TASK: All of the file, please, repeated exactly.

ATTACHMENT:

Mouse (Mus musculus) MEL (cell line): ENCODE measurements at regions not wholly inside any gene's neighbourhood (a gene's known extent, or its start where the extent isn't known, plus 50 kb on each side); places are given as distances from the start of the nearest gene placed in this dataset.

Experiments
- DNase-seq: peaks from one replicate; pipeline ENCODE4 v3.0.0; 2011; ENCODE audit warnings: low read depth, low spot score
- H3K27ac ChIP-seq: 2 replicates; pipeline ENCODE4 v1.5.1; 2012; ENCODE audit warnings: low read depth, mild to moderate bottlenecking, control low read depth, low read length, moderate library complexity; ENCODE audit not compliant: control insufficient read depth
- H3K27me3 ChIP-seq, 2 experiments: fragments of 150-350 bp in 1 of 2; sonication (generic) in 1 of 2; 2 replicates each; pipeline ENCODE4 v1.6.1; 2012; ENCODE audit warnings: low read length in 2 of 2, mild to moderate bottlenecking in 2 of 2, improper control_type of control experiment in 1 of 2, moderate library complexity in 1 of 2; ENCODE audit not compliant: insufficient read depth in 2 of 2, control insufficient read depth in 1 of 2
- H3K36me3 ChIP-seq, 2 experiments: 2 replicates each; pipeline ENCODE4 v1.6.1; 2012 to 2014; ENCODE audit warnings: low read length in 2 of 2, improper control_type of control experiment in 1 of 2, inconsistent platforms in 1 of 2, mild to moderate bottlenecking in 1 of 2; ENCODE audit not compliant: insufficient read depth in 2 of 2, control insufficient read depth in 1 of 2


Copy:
Mouse (Mus musculus) MEL (cell line): ENCODE measurements at regions not wholly inside any gene's neighbourhood (a gene's known extent, or its start where the extent isn't known, plus 50 kb on each side); places are given as distances from the start of the nearest gene placed in this dataset.

Experiments
- DNase-seq: peaks from one replicate; pipeline ENCODE4 v3.0.0; 2011; ENCODE audit warnings: low read depth, low spot score
- H3K27ac ChIP-seq: 2 replicates; pipeline ENCODE4 v1.5.1; 2012; ENCODE audit warnings: low read depth, mild to moderate bottlenecking, control low read depth, low read length, moderate library complexity; ENCODE audit not compliant: control insufficient read depth
- H3K27me3 ChIP-seq, 2 experiments: fragments of 150-350 bp in 1 of 2; sonication (generic) in 1 of 2; 2 replicates each; pipeline ENCODE4 v1.6.1; 2012; ENCODE audit warnings: low read length in 2 of 2, mild to moderate bottlenecking in 2 of 2, improper control_type of control experiment in 1 of 2, moderate library complexity in 1 of 2; ENCODE audit not compliant: insufficient read depth in 2 of 2, control insufficient read depth in 1 of 2
- H3K36me3 ChIP-seq, 2 experiments: 2 replicates each; pipeline ENCODE4 v1.6.1; 2012 to 2014; ENCODE audit warnings: low read length in 2 of 2, improper control_type of control experiment in 1 of 2, inconsistent platforms in 1 of 2, mild to moderate bottlenecking in 1 of 2; ENCODE audit not compliant: insufficient read depth in 2 of 2, control insufficient read depth in 1 of 2